- we tested a 2021 ford bronco first edition with the twin-turbo v-6 and sasquatch package, and it was quicker than either v-6 or 2.0t jeep wrangler rubicons we have tested.
- we also tested a black diamond bronco with a 2.3-liter inline-four and the optional seven-speed manual, which wasn't as quick as the 2.0t wrangler.
- with so many variants, the performance comparisons between the two off-road icons are complicated.
ford's new bronco is finally here to take on the jeep wrangler for off-road supremacy, and like its rival, it's available in two- and four-door configurations with four- and six-cylinder engine options—and the choice of a manual transmission. we have yet to compare the two off-roaders in a head-to-head test, but after taking two different two-door broncos to the test track, we can tell you how they compare performance-wise.
we've tested two broncos so far: one was a two-door hardtop 2021 bronco first edition with the 330-hp twin-turbocharged 2.7-liter v-6 engine and the sasquatch off-road package, the other a two-door black diamond model with the 300-hp turbocharged 2.3-liter inline-four and seven-speed manual transmission. the first edition rode on 17-inch wheels and 35-inch goodyear wrangler territory mt all-terrain tires, and the black diamond wore 17-inch wheels with less aggressive 32-inch general grabber at/x all-terrain rubber.
in our testing, the two-door bronco sasquatch reached 60 mph in 6.3 seconds on its way to a 15.0-second quarter mile at 91 mph. but it could be even quicker. the bronco allows the v-6 to build very little boost with brake torquing, which mutes its off-the-line pounce. and the sasquatch's shorter axle ratio means that by the time the bronco hits 60 mph it's in fourth gear. we achieved our best time when we employed second-gear starts to eliminate one of those time-sapping shifts. starting in first was a couple tenths slower. the four-cylinder black diamond model with the manual gearbox needed 7.0 seconds to reach 60 mph, and we achieved the best launch with a clutch dump at around 5000 rpm.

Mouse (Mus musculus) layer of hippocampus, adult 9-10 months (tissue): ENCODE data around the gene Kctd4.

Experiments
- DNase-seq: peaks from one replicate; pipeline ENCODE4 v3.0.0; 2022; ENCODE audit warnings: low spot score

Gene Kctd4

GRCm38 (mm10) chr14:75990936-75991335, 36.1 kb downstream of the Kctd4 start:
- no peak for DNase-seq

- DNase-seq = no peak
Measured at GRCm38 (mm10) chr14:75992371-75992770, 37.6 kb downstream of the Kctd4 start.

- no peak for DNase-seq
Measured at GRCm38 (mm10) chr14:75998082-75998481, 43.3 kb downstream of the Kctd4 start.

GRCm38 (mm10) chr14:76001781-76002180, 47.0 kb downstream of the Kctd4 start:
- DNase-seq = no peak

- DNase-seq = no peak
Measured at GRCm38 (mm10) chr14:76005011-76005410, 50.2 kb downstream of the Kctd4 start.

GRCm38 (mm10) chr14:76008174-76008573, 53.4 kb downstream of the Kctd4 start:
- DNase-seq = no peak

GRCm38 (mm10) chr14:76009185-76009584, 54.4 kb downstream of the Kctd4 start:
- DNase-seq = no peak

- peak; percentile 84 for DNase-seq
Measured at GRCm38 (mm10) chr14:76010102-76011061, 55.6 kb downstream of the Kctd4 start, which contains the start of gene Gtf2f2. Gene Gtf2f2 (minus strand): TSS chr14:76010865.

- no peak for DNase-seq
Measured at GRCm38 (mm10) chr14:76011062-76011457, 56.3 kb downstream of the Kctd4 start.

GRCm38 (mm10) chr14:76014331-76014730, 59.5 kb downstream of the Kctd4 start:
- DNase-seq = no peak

while jeep initially charged more for the 2.0-liter turbo engine, it now costs less than the wrangler's naturally aspirated v-6, which makes comparisons with the bronco's four- and six-cylinder hierarchy more straightforward. still, it's complicated.
comparing v-6 to v-6, the bronco is far quicker than a wrangler rubicon with jeep's 285-hp 3.6-liter v-6, which takes 7.4 seconds to get to 60 mph. but less off-road-focused wrangler v-6s have gone as quick as 6.7 seconds. the four-cylinder race goes the other way, with a 270-hp four-door wrangler sahara 2.0t scooting to 60 mph in 6.4 seconds and a two-door rubicon 2.0t in 6.5 seconds. of course, this isn't a perfect comparison, because the wrangler doesn't offer a manual with the four-cylinder. (before you get upset that we're mixing two-door and four-door wranglers, know that we haven't tested a two-door v-6 automatic and remember that the two-door bronco is much larger than the two-door wrangler.)
despite weighing hundreds of pounds more than the wrangler, the bronco v-6 is also quicker in 5-to-60 mph acceleration as well as our top-gear 30-to-50 mph and 50-to-70 mph passing tests (the manual-transmission bronco was much slower in the top-gear tests, which favor automatic transmissions and their automatic downshifts). the bronco was also quickest through the quarter mile at 15.0 seconds at 91 mph, though the wrangler sahara 2.0t was only 0.1 second behind it at 90 mph.
even though the v-6 bronco narrowly beats either wrangler variant, the jeep punches back in a few ways. first, we've coaxed a two-door v-6 manual wrangler to 60 mph in a bronco-beating 6.0 seconds. plus, there are other options, such as the plug-in-hybrid 4xe, which, at 5.5 seconds to 60 mph, beats either of our tested broncos. then there's the wrangler's new v-8, an option that ford claims that the bronco will never be offered with. the 470-hp rubicon 392 promises to drop that 60-mph time down to the mid-4s.
the bronco sasquatch corners and brakes slightly better than the wrangler rubicon, too. it required 197 feet to stop from 70 mph compared to the two-door rubicon's 204 feet and the four-door's 212 feet. the black diamond bronco needed 217 feet to come to a stop from 70 mph. we expected the black diamond and its less aggressive all-terrain tires to stop shorter than the extreme off-road sasquatch, but the two broncos were tested on different days at different tracks with different road surfaces, which could certainly explain some of the discrepancy. the sasquatch and both wranglers mentioned here were tested on the same stretch of track.
we achieved 0.71 g of lateral grip in the bronco sasquatch, 0.01 g better than the two-door wrangler rubicon and 0.03 g more than the four-door model. the two-door four-cylinder bronco didn't better the sasquatch, despite having less aggressive tires, but the jeep wrangler sahara with similarly sized tires cornered at 0.74 g in our test.
ford is strong out of the gate with the new bronco, with the v-6 beating comparable wrangler v-6 or 2.0t, and it's a close matchup in braking and handling at the test track. look for a full comparison test examining the new off-road rivalry between the ford bronco and jeep wrangler soon.